With a new Flashpoint on the horizon in 2011, longtime Flash fans are likely reminded of the 2000 miniseries with the same name.  Written by Pat McGreal with art by Norm Breyfogle, the first Flashpoint was released under DC’s Elseworlds stamp in 2000.

In a world where the Flash is the only superhero, Barry Allen is paralyzed from the neck down while thwarting the assassination of John F. Kennedy.  Confined to a wheelchair, Barry becomes the leading figure in the world of space science. He also dreams of a heaven revealed to be the Speed Force, has visions of an alternate-Earth Flash career with the Justice League, and is friendly with his world’s incarnation of Vandal Savage.

Through a series of “accidents” tied to Savage’s machinations, Barry, Wally West, Ralph Dibny and the Martian Manhunter are embroiled in an attempt to keep the destructive power of the flashpoint from being unleashed on the world.

Best known for his long tenure and defining work on the Batman family of titles throughout the 1980s and 1990s, Breyfogle’s Flash resume is short but memorable. In addition to Flashpoint, he illustrated a Kid Flash/Jay Garrick story in Flash 80 Page Giant #2.

We spoke with him via email about some of the techniques used on Flashpoint.

Continue reading

Cary Bates Returns to DC with the Last Family of Krypton

Writer Cary Bates is responsible for the entire Bronze Age of the Flash, but has been missing from the DC Universe since the early 1990s. This August he returns with Superman: The Last Family of Krypton, a 3-issue Elseworlds miniseries (remember those?) about what might have happened if Jor-El and Lara had escaped Krypton along with their infant son Kal-El, and the whole family had arrived on Earth. Renato Arlem handles the art, with covers by Felipe Massafera.

This Elseworlds project, one of very few in recent years, has been in the works almost as long as Bates’ first foray into comics after a decades-long absence, the 2008 Marvel miniseries True Believers. Dan Didio mentioned it at Wizard World Chicago that same year!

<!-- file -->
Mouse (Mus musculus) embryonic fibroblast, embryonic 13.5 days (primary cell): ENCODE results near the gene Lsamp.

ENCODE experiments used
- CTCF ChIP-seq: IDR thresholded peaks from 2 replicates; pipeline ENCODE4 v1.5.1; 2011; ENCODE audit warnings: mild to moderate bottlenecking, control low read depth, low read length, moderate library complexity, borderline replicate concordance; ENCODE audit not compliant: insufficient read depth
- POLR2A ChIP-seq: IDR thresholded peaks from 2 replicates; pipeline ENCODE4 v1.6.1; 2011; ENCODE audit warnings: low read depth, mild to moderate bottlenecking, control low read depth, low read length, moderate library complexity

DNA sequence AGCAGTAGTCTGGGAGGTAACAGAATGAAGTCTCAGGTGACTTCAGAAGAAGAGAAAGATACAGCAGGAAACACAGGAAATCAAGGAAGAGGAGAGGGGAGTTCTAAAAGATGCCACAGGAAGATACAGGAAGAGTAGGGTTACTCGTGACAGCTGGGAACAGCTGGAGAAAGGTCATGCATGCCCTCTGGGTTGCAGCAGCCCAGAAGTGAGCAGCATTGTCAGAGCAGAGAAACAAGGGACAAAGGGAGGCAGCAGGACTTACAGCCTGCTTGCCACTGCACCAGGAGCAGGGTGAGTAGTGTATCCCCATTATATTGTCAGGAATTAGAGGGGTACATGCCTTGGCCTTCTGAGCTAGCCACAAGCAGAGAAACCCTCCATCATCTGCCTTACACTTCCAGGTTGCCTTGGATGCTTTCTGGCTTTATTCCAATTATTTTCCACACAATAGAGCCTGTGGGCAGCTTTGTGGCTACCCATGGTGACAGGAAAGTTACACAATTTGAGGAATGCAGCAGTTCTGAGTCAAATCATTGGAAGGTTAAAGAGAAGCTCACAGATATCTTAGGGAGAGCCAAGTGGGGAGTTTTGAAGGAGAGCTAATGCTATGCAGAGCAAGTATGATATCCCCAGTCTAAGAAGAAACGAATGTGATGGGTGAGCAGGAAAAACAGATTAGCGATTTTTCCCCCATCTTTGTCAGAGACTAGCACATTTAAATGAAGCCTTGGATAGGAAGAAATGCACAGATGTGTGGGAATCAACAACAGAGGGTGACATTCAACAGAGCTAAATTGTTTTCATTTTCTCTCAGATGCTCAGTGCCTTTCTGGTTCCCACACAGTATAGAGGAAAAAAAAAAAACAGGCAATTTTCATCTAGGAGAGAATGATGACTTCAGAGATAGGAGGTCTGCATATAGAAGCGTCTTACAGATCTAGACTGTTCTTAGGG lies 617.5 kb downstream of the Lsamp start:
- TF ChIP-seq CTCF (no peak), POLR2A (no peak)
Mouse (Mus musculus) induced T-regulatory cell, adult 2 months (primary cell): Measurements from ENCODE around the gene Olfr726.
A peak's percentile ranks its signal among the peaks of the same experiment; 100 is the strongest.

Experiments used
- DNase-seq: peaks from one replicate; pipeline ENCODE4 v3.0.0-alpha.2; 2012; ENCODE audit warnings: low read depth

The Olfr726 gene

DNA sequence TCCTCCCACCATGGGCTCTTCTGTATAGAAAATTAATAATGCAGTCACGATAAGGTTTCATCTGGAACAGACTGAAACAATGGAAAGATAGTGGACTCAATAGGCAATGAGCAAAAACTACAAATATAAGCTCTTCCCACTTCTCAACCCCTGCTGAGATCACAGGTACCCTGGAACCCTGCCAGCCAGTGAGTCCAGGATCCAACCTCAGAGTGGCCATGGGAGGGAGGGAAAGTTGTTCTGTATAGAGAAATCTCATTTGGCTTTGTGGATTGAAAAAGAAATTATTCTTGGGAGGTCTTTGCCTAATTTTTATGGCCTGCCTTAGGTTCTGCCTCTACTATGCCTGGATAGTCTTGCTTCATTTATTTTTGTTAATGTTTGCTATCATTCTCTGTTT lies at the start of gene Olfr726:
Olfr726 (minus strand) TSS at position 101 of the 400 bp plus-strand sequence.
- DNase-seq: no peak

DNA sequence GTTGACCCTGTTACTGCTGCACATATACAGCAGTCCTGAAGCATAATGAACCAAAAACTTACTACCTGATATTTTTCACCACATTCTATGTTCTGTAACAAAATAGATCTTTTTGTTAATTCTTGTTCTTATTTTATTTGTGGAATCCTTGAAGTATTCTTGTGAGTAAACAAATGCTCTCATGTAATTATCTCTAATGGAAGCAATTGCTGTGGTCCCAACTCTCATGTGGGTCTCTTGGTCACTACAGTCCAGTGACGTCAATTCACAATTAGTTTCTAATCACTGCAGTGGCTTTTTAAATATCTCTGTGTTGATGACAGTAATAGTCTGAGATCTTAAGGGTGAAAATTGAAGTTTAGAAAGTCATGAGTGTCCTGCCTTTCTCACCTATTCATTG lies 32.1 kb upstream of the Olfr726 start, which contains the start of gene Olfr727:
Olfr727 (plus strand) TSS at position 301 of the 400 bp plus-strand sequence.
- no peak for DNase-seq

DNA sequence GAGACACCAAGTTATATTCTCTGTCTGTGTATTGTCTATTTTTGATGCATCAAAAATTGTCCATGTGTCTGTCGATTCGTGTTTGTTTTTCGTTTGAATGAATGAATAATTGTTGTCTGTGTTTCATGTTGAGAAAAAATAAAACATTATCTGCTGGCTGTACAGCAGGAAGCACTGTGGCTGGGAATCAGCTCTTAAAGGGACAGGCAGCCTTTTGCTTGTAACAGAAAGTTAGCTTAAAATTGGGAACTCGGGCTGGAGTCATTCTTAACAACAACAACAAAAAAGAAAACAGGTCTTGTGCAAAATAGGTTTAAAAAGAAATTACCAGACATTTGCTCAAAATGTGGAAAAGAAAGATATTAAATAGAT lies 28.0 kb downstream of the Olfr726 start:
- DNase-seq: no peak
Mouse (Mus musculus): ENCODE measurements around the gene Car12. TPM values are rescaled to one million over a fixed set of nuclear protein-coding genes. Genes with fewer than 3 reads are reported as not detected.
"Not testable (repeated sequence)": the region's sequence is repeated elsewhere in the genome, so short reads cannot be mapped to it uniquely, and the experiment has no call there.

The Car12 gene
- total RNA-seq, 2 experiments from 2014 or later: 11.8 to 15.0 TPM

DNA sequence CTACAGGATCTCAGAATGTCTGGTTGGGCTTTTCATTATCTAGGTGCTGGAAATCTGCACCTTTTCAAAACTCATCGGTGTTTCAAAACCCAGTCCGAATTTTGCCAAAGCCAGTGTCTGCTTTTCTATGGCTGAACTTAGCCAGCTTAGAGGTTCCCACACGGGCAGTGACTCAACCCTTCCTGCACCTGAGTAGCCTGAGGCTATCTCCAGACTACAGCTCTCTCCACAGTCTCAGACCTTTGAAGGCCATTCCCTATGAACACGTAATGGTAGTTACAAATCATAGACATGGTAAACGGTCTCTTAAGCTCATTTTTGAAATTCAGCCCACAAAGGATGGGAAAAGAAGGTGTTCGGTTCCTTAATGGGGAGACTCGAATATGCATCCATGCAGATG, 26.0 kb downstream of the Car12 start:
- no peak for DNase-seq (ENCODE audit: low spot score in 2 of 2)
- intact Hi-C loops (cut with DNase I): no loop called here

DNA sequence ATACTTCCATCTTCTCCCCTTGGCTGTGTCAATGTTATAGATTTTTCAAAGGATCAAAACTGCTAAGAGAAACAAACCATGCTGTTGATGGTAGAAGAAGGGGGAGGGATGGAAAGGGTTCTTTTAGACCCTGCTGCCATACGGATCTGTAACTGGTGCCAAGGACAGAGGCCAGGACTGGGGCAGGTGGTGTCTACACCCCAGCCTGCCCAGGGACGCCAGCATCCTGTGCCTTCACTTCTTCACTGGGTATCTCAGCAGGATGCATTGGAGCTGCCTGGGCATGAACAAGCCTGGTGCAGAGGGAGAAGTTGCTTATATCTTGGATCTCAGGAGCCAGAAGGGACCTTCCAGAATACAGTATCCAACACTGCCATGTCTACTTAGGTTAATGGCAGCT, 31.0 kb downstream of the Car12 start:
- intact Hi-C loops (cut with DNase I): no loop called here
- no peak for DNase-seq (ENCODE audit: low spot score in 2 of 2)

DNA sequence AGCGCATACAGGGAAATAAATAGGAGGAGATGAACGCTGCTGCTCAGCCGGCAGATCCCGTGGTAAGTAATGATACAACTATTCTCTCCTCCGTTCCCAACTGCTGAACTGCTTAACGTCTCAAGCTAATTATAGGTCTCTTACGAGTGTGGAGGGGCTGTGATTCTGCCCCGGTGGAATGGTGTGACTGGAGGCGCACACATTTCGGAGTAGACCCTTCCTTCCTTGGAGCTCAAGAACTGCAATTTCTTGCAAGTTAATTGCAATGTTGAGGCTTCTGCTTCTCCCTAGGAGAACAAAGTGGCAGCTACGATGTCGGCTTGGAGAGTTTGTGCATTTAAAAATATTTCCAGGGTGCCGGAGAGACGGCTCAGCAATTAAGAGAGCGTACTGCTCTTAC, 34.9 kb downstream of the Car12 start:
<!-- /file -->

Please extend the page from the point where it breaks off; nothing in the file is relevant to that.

What is…Flashpoint?

This week’s DC comics include a teaser for something called Flashpoint, coming in 2011 from Geoff Johns and Andy Kubert. It’s not clear whether it’s a storyline in The Flash or a separate event, but considering how Blackest Night grew from a Green Lantern/Green Lantern Corps storyline to the year’s big event, it may be too early to reach any conclusions.

Long-time Flash readers may remember that Flashpoint was also the title of an Elseworlds miniseries from 1999-2000 — the only Elseworlds tale outside his own book to focus on the Flash, in fact.

In this story, a paralyzed Barry Allen has turned his super-fast mind to scientific research and development. A mission to Mars discovers a key designed to open a gateway to (essentially) the speed force, which they call the Flashpoint, and which appears to be linked to other realities. Only one problem: the last time it was used, it destroyed all life on Mars. (Interesting side note: The current Flash logo is actually based on the Flashpoint logo, rather than the other way around!)

Back to the teaser, here’s a quick photo of the ad that I took with my phone scan of the ad from Flash #1:

Continue reading

Salute to 1990s Comics

Comics of the 1990s have gotten a bad rap. A lot of people look at them and see only the holofoil cover gimmicks, interminable summer crossovers (which are back), everyone trying to ape the Image style with humongous shoulder pads and spikes, mullets, Spider-Clones, Electric Superman, Emerald Twilight, and “kewl” revamps.

But there were also a lot of very good comics being published at the time, and everyone was trying new things. Sure, some of them didn’t work (like Bloodlines or Fate), but some of them did (like Starman). This list is going to be heavily DC, since that’s what I was reading at the time, but this is the decade that brought us: Continue reading